You can see that these machines and software were created in the 20th century. You are paying for the software. I was like, why? I like the other payment model better. Just take a look at Cricut or Silhouette. The program is free, and you can pay for the design if you don’t want to create it yourself.
I bet that both companies are making a handsome profit every month. They all have more than 100,000 designs uploaded, and they probably take a certain percentage off the sales price.
Compare those number of selling software for $50-$150 once, maybe a few more times if the company want more people to access it.
As I mentioned earlier, everything comes on a CD. What do you get in the package?
There’s all the good stuff: Corel Draw, Adobe Illustrator, Cutting Master, and Graphtec studio software. Plus, we shouldn’t forget the training videos. That’s a good touch.
The Graphtec studio software runs fine on PC and Macs, as well.
The warranty for the Graphtec CE6000 is the usual one year. And you can extend it to two. Recently I’ve looked at Amazon and over there you can extend the warranty by four or even five years.
This is a good sign. Not long ago, I’ve reviewed USCutter’s MH series. Guess what it only has a 90-day warranty. If that doesn’t make you jumpy, I don’t know what will.
I did a bit of research and found a YouTube video where the spokesperson talks about the differences. His words, not mine, you get what you pay for. So why does this product exists is beyond me? If the manufacturer only believes that the machine survives 90 days than what?
It seems for them the one year warranty is a feature, not something that’s legally mandated in other countries.
Graphtec CE6000 Highlights (Pros)
It’s been a while since I’ve written this many pros for a machine. So here it goes.
The machine is quiet and works fast. The price range is okay for commercial purposes. Speed does count, and this machine delivers with its servo motors.
With the ARMS system, you can duplicate stickers fast and easy.
Thanks to the Tangential Emulation, you have smooth and clean cuts.
The Graphtec CE6000 cutter plotter has built-in error detection. Let’s say that you haven’t aligned the vinyl correctly. Then it will automatically detect it. Here’s the golden rule. The machine cuts straight. How you load the vinyl results in crookedness.
If you miss the alignment by 1/100 of an inch, the cut will end up crooked. Do you want to know the 30-second fix for this? It’s quite simple. All you have to do is unroll the material to your cutting length. Wait and see if the material ends up crooked.
If it doesn’t, then guess what, the cut will be successful if it doesn’t, then readjust and do this test again.
The machine has a sensor that detects the width of the material. Now, if you are working with shorter content, you will get a constant error, and you won’t be able to cut. This sensor can be turned off from the software. In other models, you would tape it over. This method is more elegant.
If you look at the machine more attentively, you can see some blue lines. These indicate the position of the grid rollers. This makes the feed better, and the material won’t skip.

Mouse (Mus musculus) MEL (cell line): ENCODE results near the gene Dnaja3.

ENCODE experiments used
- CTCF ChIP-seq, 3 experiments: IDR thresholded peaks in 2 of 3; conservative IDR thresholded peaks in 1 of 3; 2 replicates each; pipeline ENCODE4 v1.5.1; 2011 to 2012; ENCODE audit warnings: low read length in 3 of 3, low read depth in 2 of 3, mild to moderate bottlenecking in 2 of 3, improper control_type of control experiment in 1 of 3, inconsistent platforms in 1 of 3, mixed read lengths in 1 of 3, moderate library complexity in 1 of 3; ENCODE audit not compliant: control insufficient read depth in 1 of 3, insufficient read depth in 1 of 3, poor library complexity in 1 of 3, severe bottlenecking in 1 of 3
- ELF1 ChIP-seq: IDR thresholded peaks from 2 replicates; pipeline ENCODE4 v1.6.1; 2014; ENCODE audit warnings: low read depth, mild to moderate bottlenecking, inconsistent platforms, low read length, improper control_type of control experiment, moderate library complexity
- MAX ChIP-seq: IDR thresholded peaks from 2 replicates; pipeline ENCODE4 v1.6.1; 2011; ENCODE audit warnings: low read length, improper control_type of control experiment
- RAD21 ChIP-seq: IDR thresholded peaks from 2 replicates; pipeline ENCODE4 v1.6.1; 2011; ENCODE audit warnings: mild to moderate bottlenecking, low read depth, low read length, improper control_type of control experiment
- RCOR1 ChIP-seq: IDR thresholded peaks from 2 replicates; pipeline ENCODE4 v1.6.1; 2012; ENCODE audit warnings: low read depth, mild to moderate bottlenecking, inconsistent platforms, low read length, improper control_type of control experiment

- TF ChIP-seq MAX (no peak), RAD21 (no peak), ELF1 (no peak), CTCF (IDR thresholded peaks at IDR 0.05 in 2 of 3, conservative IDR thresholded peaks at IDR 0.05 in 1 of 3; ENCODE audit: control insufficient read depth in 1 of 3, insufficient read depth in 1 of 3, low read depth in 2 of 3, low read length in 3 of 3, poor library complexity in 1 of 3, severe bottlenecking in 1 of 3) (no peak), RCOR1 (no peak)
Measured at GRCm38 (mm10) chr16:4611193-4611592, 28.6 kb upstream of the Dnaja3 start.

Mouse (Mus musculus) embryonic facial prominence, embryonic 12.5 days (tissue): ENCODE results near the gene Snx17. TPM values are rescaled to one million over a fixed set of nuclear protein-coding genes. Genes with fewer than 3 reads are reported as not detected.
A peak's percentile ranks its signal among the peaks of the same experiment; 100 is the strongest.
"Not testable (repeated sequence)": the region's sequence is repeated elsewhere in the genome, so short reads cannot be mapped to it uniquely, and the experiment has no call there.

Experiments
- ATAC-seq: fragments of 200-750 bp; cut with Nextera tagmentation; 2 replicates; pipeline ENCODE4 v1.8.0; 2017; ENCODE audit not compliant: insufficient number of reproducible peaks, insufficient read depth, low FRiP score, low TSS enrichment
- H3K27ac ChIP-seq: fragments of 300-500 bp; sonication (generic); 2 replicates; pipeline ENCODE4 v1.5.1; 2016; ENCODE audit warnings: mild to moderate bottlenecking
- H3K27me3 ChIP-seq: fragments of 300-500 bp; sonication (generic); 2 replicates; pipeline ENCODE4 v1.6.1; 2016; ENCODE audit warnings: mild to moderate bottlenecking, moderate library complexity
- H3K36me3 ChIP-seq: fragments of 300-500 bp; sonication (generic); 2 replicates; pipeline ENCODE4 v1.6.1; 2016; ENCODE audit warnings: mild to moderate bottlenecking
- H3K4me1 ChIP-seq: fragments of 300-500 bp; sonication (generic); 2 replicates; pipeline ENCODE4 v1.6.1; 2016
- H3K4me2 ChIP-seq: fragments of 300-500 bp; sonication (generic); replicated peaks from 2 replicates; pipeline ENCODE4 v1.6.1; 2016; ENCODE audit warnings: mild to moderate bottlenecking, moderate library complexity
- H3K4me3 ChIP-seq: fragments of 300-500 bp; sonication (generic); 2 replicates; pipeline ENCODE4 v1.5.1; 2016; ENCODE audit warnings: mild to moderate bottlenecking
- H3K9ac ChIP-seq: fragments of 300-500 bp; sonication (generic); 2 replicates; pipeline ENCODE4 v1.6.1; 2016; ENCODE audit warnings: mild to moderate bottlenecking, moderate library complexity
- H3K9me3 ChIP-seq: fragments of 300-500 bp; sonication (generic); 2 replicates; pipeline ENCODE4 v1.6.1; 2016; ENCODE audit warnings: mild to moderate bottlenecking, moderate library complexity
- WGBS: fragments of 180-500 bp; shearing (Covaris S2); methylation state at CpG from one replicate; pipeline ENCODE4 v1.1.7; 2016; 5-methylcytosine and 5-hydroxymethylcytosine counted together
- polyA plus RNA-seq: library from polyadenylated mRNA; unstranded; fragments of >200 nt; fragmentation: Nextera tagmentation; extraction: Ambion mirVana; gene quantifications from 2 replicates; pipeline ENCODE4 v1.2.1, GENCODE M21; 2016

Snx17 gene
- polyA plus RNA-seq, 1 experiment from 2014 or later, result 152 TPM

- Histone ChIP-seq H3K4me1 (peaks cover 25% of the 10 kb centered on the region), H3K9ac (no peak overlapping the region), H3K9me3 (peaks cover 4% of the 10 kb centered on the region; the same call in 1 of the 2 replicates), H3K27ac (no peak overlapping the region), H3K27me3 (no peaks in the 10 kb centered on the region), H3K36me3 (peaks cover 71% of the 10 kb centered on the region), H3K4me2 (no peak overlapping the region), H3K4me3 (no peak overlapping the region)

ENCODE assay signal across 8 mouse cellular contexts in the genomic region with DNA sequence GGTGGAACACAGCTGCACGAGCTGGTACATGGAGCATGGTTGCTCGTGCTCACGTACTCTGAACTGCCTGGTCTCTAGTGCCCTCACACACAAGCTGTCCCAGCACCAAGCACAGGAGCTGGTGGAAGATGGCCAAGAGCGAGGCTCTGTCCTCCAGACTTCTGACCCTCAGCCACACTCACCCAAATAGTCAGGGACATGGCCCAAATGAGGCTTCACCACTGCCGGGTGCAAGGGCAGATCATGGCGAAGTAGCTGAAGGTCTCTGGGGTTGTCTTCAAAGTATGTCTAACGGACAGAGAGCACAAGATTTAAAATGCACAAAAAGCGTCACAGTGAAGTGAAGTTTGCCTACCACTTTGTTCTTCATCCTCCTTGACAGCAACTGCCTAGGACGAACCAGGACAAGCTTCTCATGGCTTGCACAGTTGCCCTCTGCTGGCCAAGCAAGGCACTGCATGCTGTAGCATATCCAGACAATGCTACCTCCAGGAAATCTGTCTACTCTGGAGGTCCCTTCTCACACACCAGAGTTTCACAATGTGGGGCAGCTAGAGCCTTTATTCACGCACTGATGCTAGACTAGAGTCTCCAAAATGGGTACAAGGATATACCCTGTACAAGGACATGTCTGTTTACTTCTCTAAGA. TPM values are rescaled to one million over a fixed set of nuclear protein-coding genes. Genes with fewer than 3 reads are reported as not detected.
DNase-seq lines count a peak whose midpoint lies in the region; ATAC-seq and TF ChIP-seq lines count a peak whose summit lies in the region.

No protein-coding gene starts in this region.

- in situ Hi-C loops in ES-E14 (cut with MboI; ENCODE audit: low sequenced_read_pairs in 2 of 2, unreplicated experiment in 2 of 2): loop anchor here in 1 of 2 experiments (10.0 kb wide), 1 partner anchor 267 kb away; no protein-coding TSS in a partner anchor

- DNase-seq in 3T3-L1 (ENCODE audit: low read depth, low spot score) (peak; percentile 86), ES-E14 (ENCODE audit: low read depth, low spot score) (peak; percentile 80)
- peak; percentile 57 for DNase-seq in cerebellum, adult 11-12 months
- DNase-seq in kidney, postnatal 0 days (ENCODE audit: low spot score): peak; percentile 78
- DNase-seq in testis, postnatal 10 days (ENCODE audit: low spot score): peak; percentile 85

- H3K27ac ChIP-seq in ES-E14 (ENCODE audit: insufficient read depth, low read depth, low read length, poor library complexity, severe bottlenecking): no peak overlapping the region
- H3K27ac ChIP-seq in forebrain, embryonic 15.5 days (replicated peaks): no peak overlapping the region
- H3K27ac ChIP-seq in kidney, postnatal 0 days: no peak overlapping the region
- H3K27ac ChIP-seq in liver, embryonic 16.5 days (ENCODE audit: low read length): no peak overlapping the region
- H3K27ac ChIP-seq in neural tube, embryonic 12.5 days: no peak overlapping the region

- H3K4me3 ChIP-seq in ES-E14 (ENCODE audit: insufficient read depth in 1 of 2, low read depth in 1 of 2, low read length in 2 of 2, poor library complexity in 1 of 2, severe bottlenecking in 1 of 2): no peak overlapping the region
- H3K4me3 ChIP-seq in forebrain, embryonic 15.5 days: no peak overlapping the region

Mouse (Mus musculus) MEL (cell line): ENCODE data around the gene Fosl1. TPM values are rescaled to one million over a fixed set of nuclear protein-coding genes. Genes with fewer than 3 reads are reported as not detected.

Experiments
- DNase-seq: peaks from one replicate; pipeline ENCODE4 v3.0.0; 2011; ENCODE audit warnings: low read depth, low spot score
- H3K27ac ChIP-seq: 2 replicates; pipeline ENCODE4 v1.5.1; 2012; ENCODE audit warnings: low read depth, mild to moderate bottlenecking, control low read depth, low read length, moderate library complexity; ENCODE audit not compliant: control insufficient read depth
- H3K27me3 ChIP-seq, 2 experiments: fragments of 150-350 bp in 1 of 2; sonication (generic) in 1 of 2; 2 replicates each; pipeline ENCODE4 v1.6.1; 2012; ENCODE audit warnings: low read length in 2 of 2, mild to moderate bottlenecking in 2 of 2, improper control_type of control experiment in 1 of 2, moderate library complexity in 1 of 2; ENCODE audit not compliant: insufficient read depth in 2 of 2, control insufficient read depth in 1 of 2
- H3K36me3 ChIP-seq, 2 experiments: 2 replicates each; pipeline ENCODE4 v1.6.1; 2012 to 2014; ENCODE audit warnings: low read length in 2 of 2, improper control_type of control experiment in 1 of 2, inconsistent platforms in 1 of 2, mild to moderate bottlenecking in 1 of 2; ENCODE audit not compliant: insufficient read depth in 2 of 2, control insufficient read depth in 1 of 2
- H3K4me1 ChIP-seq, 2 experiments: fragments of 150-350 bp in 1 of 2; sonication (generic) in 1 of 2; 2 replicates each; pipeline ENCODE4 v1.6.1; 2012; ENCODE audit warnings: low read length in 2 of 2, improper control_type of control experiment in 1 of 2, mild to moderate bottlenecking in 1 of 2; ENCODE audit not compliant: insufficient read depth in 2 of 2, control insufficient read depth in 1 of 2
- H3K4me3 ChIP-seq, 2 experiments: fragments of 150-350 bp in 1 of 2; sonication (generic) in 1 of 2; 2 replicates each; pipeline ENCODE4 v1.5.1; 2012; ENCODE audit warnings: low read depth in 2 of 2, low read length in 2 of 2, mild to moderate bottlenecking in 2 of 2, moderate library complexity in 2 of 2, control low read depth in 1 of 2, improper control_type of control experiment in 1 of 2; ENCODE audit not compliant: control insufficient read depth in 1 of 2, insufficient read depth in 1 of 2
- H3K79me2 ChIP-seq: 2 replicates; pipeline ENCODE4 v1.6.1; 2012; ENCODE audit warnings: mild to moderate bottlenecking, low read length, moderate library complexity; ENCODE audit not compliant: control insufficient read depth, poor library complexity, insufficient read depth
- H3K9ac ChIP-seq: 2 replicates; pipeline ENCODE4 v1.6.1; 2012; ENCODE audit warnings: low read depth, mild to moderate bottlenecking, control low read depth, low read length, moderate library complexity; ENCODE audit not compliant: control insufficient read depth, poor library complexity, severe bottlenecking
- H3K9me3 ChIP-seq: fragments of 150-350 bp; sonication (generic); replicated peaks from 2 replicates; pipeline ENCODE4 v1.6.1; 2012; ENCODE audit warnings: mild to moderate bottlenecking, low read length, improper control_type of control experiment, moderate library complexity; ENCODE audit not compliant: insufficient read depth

Besides all these fancy tricks, I love the speed and how quiet the machine worked. Hands down, it’s a good vinyl cutter for big projects.
Graphtec CE6000 Drawbacks (Cons)
It would be lovely if this machine would get a facelift for the 21st century. As in having a wireless connection would be amazing.
Since you need a cord, you have to have your computer around. Forget about Android or IOS that’s way in the future.
What surprised me was this, there was no catch basket. Would it be so hard to include it? That left me disappointed.
This machine isn’t that heavy-duty either. Other machines have a sturdier build.
The software is way too old-school. Don’t get me wrong it does the job, but you need a CD-ROM for it to work.
The price is on the upper side. I wouldn’t get this machine as a starter. Until you have some experience under your belt, you should go with a cheaper version and later on upgrade.
Who’s it for?
It’s a pricy machine so that will rule out many people. With the price, you save time. With the Graphtec CE6000 cutter plotter, you can do big jobs with ease.
Let’s say you are doing a T-shirt business with this machine you can create a full A4 size in one go. This saves you on material cost and time again.
What can you do with this vinyl cutter? There’s a big list of materials you can work. I’ve cherry-picked the most important ones: Screen Protector (for cellphones this is in high demand), Signs, Rhinestone Templates, Heat transfer paper, Decals, Stickers, Etching Stencils, Window tints. I want to highlight that the Graphtec cutter plotter does a great job with heat transfers. If you want to start your own T-shirt business besides this machine you will need a heat press.
As you can see, there are many business opportunities. The machine will be perfect for any of them. The decision comes down to you. In which business will you create a name for yourself.
Best of all, you won’t have to clean or order mats. The machine doesn’t need them.
The Graphtec CE6000-60 made it in my best of the best article. Check it out at Best Professional Vinyl Cutter post.
We have reached the end of this Graphtec CE6000-60 Review. It was a long journey. It’s been some time since I’ve created such an in-depth review.
With this vinyl cutter, you can quickly get started and earn money. There’s a learning curve, and the training videos will get you over that hump. It’s a pricy machine so not everyone can afford it. But for those who invest will reap some excellent rewards.
This is how many people have characterized the Graphtec CE6000 cutter plotter in a few words: accurate, reliable and user-friendly. This is why the Graphtec CE6000-60 got a spot on my best of the best list.
Thank you for reading this long. If you have used the machine or you have feedback, let me know below. Also, if you want me to review a machine hit me up.
Last Updated on May 25, 2020 by Emily